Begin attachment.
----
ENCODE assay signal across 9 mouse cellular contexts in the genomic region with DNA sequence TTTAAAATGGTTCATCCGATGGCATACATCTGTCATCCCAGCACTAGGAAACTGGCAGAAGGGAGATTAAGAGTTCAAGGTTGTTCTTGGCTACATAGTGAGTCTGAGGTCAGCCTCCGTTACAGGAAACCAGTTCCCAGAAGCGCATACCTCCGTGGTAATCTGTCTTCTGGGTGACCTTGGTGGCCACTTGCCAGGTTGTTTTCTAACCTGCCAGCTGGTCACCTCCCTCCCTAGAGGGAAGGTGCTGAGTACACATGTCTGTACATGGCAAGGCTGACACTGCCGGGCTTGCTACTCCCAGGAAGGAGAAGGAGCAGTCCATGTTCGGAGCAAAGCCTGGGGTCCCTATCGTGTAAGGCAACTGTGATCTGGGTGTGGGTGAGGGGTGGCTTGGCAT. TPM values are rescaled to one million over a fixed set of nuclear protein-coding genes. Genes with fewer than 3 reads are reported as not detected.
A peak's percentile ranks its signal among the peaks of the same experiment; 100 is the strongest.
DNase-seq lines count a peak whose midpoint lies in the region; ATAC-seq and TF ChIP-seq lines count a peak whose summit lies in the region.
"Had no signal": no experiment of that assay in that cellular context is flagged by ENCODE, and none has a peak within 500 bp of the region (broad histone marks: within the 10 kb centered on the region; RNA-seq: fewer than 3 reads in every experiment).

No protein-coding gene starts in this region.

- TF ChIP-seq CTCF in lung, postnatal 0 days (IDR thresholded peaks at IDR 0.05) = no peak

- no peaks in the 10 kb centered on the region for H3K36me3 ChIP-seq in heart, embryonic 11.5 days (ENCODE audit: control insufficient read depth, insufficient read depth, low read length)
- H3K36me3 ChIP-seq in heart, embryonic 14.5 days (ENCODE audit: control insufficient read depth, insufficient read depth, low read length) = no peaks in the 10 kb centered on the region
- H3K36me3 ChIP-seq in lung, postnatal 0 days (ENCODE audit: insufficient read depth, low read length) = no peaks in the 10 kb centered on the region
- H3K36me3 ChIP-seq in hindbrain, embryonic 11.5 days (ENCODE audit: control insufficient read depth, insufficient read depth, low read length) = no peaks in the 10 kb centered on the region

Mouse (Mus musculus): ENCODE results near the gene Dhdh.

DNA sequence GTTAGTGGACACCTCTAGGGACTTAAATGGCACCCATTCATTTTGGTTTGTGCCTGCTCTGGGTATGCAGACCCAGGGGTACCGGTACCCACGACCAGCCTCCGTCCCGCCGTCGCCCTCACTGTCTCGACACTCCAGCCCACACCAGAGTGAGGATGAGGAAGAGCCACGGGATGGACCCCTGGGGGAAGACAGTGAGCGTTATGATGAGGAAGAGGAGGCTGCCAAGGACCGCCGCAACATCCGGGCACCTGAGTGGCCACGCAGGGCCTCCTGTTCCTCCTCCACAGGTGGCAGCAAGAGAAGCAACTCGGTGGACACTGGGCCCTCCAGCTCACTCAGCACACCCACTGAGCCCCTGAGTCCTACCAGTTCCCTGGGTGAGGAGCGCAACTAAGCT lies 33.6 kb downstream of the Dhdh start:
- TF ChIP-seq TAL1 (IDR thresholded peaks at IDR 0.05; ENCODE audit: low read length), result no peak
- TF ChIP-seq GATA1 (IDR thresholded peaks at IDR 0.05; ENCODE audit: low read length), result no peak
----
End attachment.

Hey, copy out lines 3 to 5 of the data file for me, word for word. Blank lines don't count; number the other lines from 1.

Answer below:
DNase-seq lines count a peak whose midpoint lies in the region; ATAC-seq and TF ChIP-seq lines count a peak whose summit lies in the region.
"Had no signal": no experiment of that assay in that cellular context is flagged by ENCODE, and none has a peak within 500 bp of the region (broad histone marks: within the 10 kb centered on the region; RNA-seq: fewer than 3 reads in every experiment).

No protein-coding gene starts in this region.